Women Don’t Really Love Cocky Guys


I recall a time not very long ago when I was discussing with a friend the dating scene of today. We were lightly delving into the difficulties generally faced by men versus those widely experienced by women. At some point, my friend asserted that nice men get passed over because most women prefer cocky men. It was a casual observation, I know, but one that has caused women a good deal of trouble in the dating world.

I politely disagreed with my friend.

Beliefs of this nature are regularly spouted off by the men of MRA (Men’s Rights Activist) groups, those people Reddit calls “neck beards,” and “humble” men expecting to win their “princesses” through chivalrous niceties, only to find themselves foiled by some cocky “dudebro” with muscles. The fuzzy image looks pretty simple, but it’s more complex than this.

A female can see a nice man’s frustration palpably; she may even empathize with him. The disconnect between these men and women is not a lack of empathy on the part of the women, nor is it dislike of courteousness.

The problem is women can smell desperation on a man’s skin before she even speaks to him, and it is rarely attractive. I should add that men can do the same.

As for ‘cockiness’: technically, humans assign different values and meanings to personality traits. While our culture and our society deem ‘cockiness’ a negative quality — assigning it negative value — some individuals may find it attractive for subjective reasons, based on personal experience, interpretation, or even the play of that trait against other traits in an individual. For example, someone may find ‘cockiness’ appealing in one person, while having a general distaste for it in others. Some may find it is a tolerable negative trait, while untidiness or bluntness, for example, are not. The options are bountiful.

Furthermore, people may confuse cockiness with confidence (and vice versa) through misreadings or poor perception. But again, that which constitutes a trait is a subjective interpretation of human events compiled into an assessment — and we don’t all assess in the same manner.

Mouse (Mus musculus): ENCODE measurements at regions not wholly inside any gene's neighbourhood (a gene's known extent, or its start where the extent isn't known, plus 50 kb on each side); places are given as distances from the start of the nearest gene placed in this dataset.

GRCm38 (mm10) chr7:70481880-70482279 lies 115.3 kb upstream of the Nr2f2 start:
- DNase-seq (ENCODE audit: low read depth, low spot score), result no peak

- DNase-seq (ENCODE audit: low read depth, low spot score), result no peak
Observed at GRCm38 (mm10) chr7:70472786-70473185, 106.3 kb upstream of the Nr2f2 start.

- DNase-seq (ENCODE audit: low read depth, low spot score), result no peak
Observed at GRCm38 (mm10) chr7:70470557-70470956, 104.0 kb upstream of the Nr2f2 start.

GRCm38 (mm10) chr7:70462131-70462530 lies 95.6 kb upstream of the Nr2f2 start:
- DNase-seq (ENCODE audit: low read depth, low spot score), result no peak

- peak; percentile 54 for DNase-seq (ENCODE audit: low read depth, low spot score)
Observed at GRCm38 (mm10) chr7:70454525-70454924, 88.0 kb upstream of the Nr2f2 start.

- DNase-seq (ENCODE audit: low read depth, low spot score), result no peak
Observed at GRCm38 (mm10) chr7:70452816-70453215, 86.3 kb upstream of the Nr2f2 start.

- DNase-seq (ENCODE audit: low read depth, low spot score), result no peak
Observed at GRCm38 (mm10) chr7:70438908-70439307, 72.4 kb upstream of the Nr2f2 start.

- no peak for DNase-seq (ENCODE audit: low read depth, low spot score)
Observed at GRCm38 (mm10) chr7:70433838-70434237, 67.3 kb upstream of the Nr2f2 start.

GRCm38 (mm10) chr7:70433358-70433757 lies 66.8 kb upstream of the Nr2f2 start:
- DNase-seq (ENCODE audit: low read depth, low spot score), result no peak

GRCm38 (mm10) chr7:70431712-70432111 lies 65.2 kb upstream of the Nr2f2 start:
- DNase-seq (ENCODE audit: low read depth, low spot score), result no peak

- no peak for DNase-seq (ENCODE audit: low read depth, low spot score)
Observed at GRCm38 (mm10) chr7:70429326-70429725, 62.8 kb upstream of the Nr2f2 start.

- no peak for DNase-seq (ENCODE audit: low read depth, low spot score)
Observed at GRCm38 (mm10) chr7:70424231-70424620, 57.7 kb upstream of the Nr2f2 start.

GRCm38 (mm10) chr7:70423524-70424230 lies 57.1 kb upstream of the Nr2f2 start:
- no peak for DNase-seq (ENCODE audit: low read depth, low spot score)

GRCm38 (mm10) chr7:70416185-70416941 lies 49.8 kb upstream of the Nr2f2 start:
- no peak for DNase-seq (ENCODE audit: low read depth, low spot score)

Though upon viewing common opinion it is safe to say that those with one character “failing” tend to possess a few others. This occurs since those who lack an understanding of personal balance, self-awareness, and scrutiny are most likely to avoid self-assessment and are therefore susceptible to — sometimes multiple — flaws of character.

Additionally, women (and humans) with poor perception and discretion may believe they are perceiving confidence when they are, in fact, seeing cockiness displayed. The line is fine for both doer and observer of said cockiness. It may take women some time to realize what they see. Often, experiences may not provide enough evidence to a person’s character, or sometimes the observer is willfully ignorant to or unmindful of evidence.

Very frequently, emotions for or toward a person have a funny way of proverbially fogging the glass. A lack of objectivity contributes heavily to perspective.

In summary: ‘cocky’ is entirely subjective, and so interpretation will vary. For the most part, however, when a characteristic is perceptible to high numbers of people, it is often viewed similarly by those people. Cockiness is often confused with positive traits, such as confidence. Generalized statements about female perception as a whole, or even on a large scale, are incorrect. There may be trends (based on the times, classical behaviorisms, gender roles, etc.), but the motivation behind these trends will always differ.

On a positive note, where there is strength of mind, there is wise decision-making, and where the decision-making is wise, the results are favorable. Confidence attracts women and desperation repels them, and in the majority of cases, if vanity is disguised as pride, a perceptive woman will see it. As for those who misread? They would probably pair best with others like them. In other words, date wisely. Thought Catalog Logo Mark

Lover of thought and communication. Writer. Politico. Strategist.

Keep up with Stephanie on Twitter and stephaniecasella.co

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